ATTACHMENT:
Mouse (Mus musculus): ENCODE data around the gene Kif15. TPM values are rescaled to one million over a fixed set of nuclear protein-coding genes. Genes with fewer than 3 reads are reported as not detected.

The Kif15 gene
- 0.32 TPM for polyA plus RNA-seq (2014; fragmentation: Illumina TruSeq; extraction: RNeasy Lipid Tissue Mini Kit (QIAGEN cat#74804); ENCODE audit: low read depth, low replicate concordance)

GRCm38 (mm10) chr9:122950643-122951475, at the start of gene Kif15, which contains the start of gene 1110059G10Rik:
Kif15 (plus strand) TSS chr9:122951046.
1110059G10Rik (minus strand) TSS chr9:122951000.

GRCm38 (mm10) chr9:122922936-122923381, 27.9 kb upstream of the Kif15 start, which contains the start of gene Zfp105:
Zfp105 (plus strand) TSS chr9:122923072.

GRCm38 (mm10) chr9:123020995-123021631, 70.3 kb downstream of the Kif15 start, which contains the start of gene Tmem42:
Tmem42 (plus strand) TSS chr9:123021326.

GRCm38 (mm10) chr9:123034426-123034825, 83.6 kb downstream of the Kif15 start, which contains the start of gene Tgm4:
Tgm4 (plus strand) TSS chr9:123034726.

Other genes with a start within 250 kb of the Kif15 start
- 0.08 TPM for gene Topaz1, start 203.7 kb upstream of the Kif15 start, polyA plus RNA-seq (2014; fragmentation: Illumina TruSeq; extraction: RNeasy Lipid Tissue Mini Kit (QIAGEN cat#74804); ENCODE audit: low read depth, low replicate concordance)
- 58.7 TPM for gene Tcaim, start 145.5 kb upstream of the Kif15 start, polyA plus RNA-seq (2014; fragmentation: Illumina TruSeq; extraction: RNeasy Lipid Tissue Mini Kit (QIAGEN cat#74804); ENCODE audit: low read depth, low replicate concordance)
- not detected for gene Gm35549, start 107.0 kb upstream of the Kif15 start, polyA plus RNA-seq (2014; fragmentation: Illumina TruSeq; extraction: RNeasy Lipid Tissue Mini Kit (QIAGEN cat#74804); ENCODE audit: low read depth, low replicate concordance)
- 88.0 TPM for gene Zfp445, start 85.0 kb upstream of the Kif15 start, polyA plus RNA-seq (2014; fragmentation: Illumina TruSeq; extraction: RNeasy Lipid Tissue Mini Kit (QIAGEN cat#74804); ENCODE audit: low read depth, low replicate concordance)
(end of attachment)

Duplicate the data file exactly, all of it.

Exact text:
Mouse (Mus musculus): ENCODE data around the gene Kif15. TPM values are rescaled to one million over a fixed set of nuclear protein-coding genes. Genes with fewer than 3 reads are reported as not detected.

The Kif15 gene
- 0.32 TPM for polyA plus RNA-seq (2014; fragmentation: Illumina TruSeq; extraction: RNeasy Lipid Tissue Mini Kit (QIAGEN cat#74804); ENCODE audit: low read depth, low replicate concordance)

GRCm38 (mm10) chr9:122950643-122951475, at the start of gene Kif15, which contains the start of gene 1110059G10Rik:
Kif15 (plus strand) TSS chr9:122951046.
1110059G10Rik (minus strand) TSS chr9:122951000.

GRCm38 (mm10) chr9:122922936-122923381, 27.9 kb upstream of the Kif15 start, which contains the start of gene Zfp105:
Zfp105 (plus strand) TSS chr9:122923072.

GRCm38 (mm10) chr9:123020995-123021631, 70.3 kb downstream of the Kif15 start, which contains the start of gene Tmem42:
Tmem42 (plus strand) TSS chr9:123021326.

GRCm38 (mm10) chr9:123034426-123034825, 83.6 kb downstream of the Kif15 start, which contains the start of gene Tgm4:
Tgm4 (plus strand) TSS chr9:123034726.

Other genes with a start within 250 kb of the Kif15 start
- 0.08 TPM for gene Topaz1, start 203.7 kb upstream of the Kif15 start, polyA plus RNA-seq (2014; fragmentation: Illumina TruSeq; extraction: RNeasy Lipid Tissue Mini Kit (QIAGEN cat#74804); ENCODE audit: low read depth, low replicate concordance)
- 58.7 TPM for gene Tcaim, start 145.5 kb upstream of the Kif15 start, polyA plus RNA-seq (2014; fragmentation: Illumina TruSeq; extraction: RNeasy Lipid Tissue Mini Kit (QIAGEN cat#74804); ENCODE audit: low read depth, low replicate concordance)
- not detected for gene Gm35549, start 107.0 kb upstream of the Kif15 start, polyA plus RNA-seq (2014; fragmentation: Illumina TruSeq; extraction: RNeasy Lipid Tissue Mini Kit (QIAGEN cat#74804); ENCODE audit: low read depth, low replicate concordance)
- 88.0 TPM for gene Zfp445, start 85.0 kb upstream of the Kif15 start, polyA plus RNA-seq (2014; fragmentation: Illumina TruSeq; extraction: RNeasy Lipid Tissue Mini Kit (QIAGEN cat#74804); ENCODE audit: low read depth, low replicate concordance)